Then, like she did with Mama and Baby, they all got into the bed. They too removed their clothing, and she knew they must be smart because they also knew you stay warmer at night if you put skin together. However, their apartment had not been as cold as other apartments, so she wasn’t sure why it was necessary. Still, she knew it was smart. They held her tight, and she imagined that keeping warm must be part of the dinner date for which she was paid. But that’s when she remembered about the man downstairs, how he said he wanted to “get a taste.” That’s when she got nervous and kept her eyes more open to the man and woman.
Although the car had picked her up behind the place of the man downstairs, it dropped her off in front of her apartment building. The driver helped her from the car, up the steps, and to the door of the building, but then he ran to the car and drove off quickly. From the number of people on the street, she guessed it was only an hour from morning. The clouds would soon rise.
Making her way up three sets of stairs was even more painful than when she woke up from the nap with the man and woman. She was still between them, but her right leg had a tightness that she neither expected nor understood. She had tried to touch it, but the man and woman stopped her. She was almost in tears, but they reminded her that it would feel better soon and to touch it would only make it hurt more. Now, at her apartment door, she was close to collapsing on the stairs. She did not see the trail of blood she had created.
She was sitting on a chair next to their wobbly kitchen table when Mama appeared from the darkness of the bedroom. If they had not used the door for heat, she might have heard Mama coming. It was too late as Mama saw Daughter’s face was wet, head hung low. She approached with a blanket older than her to keep Daughter warm. She knew Daughter was hurting, both inside and out, but that did not soften any disappointment.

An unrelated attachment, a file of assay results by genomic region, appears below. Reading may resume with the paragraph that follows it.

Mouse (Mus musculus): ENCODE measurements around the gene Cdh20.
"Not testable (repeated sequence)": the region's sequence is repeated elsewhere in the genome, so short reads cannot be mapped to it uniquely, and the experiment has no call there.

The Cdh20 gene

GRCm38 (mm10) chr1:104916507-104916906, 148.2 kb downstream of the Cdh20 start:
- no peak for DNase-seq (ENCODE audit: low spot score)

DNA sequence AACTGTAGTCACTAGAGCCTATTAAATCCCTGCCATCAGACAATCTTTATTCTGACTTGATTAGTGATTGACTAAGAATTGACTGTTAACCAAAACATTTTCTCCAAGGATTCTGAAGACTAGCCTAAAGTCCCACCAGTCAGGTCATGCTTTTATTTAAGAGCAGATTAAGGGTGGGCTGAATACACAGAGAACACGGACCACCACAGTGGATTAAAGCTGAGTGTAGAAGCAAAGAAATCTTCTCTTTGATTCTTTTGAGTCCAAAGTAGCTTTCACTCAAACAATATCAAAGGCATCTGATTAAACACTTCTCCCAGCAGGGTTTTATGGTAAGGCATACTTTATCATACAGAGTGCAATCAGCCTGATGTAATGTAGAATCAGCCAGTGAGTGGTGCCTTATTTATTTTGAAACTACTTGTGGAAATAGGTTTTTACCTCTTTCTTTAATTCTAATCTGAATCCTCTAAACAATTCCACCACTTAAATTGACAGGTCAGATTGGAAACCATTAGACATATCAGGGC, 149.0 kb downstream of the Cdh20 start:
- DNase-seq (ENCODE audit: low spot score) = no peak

Daughter was so weak that the weight of the blanket dragged her towards the table until she snapped more awake. She gazed up at Mama through blurry eyes that belied three things: Mama, you were right. Mama, I’m sorry. Mama, I must still do this for Baby. And Mama knew that look because she had given it to her own Mama after her first dinner date. She knelt next to Daughter and put an arm around her waist and a hand on her leg. Daughter jumped and gasped.
“What?” asked Mama. “Hurt? You hurt?” Daughter nodded. “Me see.”
“No,” whispered Daughter. “Please no yet.” Mama pulled the blanket away to find a white strip of material around Daughter’s thigh. The girl attempted to keep her mother away, but older hands pushed away younger hands quite easily. With a little more light crawling through the window, Mama could see a dark stain on the white strip. Daughter sat back, admitting that this was more than she had anticipated. Mama unwrapped the white strip, first quickly then slowly until the thigh was completely exposed.
Mama’s head hung low and her own tears fell on the girl’s thigh but not near a cavity in Daughter’s flesh. A neatly sliced portion had been sliced away, leaving a bloody cavity, as if she had been placed on a butcher’s block and served up for a customer. Mama looked up at Daughter, who did not seem to fully understand.
“Never so sad,” said Mama.
“Mama,” Daughter sniffed and looked down at Mama’s hand caressing her leg. Daughter watched “Mama. I grow back?”
“No, my baby,” said Mama as her familiar two fingers and bulbous stump, as affectionate as ever, stroked Daughter’s maimed leg as if it could wipe away any pain. “Dinner date. No grow back.”
Question 1: Mama is obviously older than Daughter. I started writing thinking of Mama as maybe 50 and Daughter maybe 20. Does that seem about right to you?
Question 2: This takes place in some kind of tremendous depression where people struggle just for water and food, the sun rarely shows, few have any luxuries, and those with money can “buy” people as food. Did that come across or was that confusing?
Question 3: Mama and Daughter have poor speech. This is due to a lack of intelligence in this poverty-stricken society, which is why Daughter was too naïve about a “dinner date” and couldn’t get a good job. Was the dialogue good enough that you could understand what they were saying?
Question 4: The term “dinner date” was supposed to make Daughter appear like a common prostitute. Then later, you realize it means a lot more. Does the term “dinner date” work, or does it almost seem comical for how it is used?
Question 5: Is it clear that Daughter was sliced, her body eaten by the couple? And that Mama has missing fingers and has difficulty walking, moving, washing dishes, holding Baby because she sold herself to be eaten when she was younger?